Why Animal Shows Are More About People Lately Television's Animal Planet series River Monsters returns Sunday with seven new mysteries involving freshwater fish. It represents a shift in focus to more human drama. Andy Dehnart reports nature programs are taking their cue from reality TV.

Why Animal Shows Are More About People Lately

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Television's Animal Planet series called "River Monsters" returns tonight with seven new mysteries involving freshwater fish. "River Monsters' " first season was the most popular ever for the cable network, and it represented Animal Planet's shift in focus to more human drama.

Andy Dehnart reports.

ANDY DEHNART: If you've watched Animal Planet recently, you've probably seen a lot more of one species: people. Camera crews follow ex-cons rescuing pit bulls, environmentalists and jockeys, as if they were on "The Real World."

(Soundbite of TV show, "Whale Wars")

Unidentified Man: While the Japanese are hunting for whales, we're hunting for them.

Unidentified Woman: I don't ever want to go back to (unintelligible) again.

DEHNART: "Whale Wars" is just one part of Marjorie Kaplan's strategy to transform Animal Planet. When she started as the network's new president, she began adding shows that were more like reality TV. Now, people on Animal Planet are characters in a drama.

(Soundbite of TV show, "Pit Bulls and Parolees")

Unidentified Man #2: It's about a man chasing a legend. Its not about pit bulls.

Unidentified Man #3: These dogs are the best dogs in the world.

Unidentified Man #2: It's about an ex-con with a big heart and a foul mouth.

Ms. MARJORIE KAPLAN (President, Animal Planet): The characters are people whose lives are enriched, changed, deepened through their relationship with this kind of primal world and the animals in it.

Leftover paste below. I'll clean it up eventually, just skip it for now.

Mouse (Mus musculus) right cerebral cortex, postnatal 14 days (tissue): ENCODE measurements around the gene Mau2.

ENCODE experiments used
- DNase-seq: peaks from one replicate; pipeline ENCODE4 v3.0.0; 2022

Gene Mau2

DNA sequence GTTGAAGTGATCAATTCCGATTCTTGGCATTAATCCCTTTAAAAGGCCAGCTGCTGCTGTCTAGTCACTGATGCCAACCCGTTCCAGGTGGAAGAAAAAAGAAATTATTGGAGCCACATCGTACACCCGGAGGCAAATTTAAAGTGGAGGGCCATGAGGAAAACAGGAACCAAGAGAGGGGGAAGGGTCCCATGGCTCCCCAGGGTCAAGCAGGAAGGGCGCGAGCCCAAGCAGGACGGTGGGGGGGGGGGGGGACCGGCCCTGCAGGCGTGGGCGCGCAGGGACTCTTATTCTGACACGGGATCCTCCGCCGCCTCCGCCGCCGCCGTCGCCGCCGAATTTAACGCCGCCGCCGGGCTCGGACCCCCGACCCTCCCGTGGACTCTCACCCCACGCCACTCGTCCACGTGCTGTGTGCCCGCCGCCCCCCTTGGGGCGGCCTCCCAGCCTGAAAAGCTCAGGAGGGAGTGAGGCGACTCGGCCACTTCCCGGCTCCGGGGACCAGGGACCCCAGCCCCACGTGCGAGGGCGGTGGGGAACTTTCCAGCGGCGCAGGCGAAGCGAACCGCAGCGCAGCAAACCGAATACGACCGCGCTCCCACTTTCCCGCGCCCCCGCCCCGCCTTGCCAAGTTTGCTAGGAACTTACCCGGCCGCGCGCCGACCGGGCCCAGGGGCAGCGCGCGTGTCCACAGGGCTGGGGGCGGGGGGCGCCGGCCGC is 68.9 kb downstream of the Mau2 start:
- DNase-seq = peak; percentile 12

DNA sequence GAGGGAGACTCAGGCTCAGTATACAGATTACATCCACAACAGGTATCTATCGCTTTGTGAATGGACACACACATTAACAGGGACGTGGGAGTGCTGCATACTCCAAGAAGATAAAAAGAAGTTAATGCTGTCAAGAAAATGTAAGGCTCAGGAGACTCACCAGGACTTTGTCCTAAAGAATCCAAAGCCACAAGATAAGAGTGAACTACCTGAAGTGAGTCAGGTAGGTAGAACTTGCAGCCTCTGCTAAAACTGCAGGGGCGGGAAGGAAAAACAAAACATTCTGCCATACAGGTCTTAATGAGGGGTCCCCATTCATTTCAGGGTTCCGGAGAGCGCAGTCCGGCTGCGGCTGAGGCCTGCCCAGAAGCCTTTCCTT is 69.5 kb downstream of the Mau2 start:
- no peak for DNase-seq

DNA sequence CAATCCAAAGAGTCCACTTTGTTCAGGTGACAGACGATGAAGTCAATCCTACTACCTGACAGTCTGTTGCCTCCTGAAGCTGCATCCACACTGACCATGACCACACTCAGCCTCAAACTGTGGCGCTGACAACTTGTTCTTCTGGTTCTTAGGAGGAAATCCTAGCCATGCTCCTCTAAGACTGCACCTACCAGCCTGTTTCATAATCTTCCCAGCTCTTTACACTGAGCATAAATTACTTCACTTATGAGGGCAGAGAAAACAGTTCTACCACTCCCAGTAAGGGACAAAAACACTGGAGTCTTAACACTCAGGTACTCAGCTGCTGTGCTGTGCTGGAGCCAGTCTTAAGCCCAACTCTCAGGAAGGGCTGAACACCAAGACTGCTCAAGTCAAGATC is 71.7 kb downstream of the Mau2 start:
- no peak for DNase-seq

DEHNART: Marjorie Kaplan says soon, her network's characters will include Mike Tyson, who will be racing pigeons in his new show, and former Flipper trainer Rick O'Barry, who will try to expose the mistreatment of dolphins, like he did in the Oscar-winning documentary "The Cove." Kaplan views prime-time network dramas as her competition.

Ms. KAPLAN: We do want people to say, OK, I'm not going to watch "NCIS," I'm going to watch "River Monsters" because it's a different kind of murder mystery.

DEHNART: But it's not easy to produce real-life mysteries, especially ones that involve wild animals. On "River Monsters," Jeremy Wade puts himself literally in the middle of the action, even sitting in a pool of piranha to find out if they'd attack him. He says being a TV star, surrounded by cameras, is much different than being an angler and biologist.

Dr. JEREMY WADE (Host, "River Monsters," Angler, Biologist): Because if you're not filming it, you can pull the fish out of the water, you could look at it, and you put it back. But that is the moment when you really want to get the shots. And so, you know, that's quite a conflict of interest there.

DEHNART: Animal Planet isn't the only network trying this people-centric nature TV. National Geographic just launched its Nat Geo Wild channel in the U.S., and one of its stars, naturalist Casey Anderson, says that's making animal TV shows entertaining instead of just educational.

Mr. CASEY ANDERSON (Naturalist): It's time to stop preaching to the choir. People who watch these classic nature documentaries usually already care about nature. It's time to make television compelling about these wonderful, natural places.

DEHNART: As everything from "Truth or Consequences" to "American Idol" has proven, what makes TV really compelling are those animals known as humans.

For NPR News, I'm Andy Dehnart.

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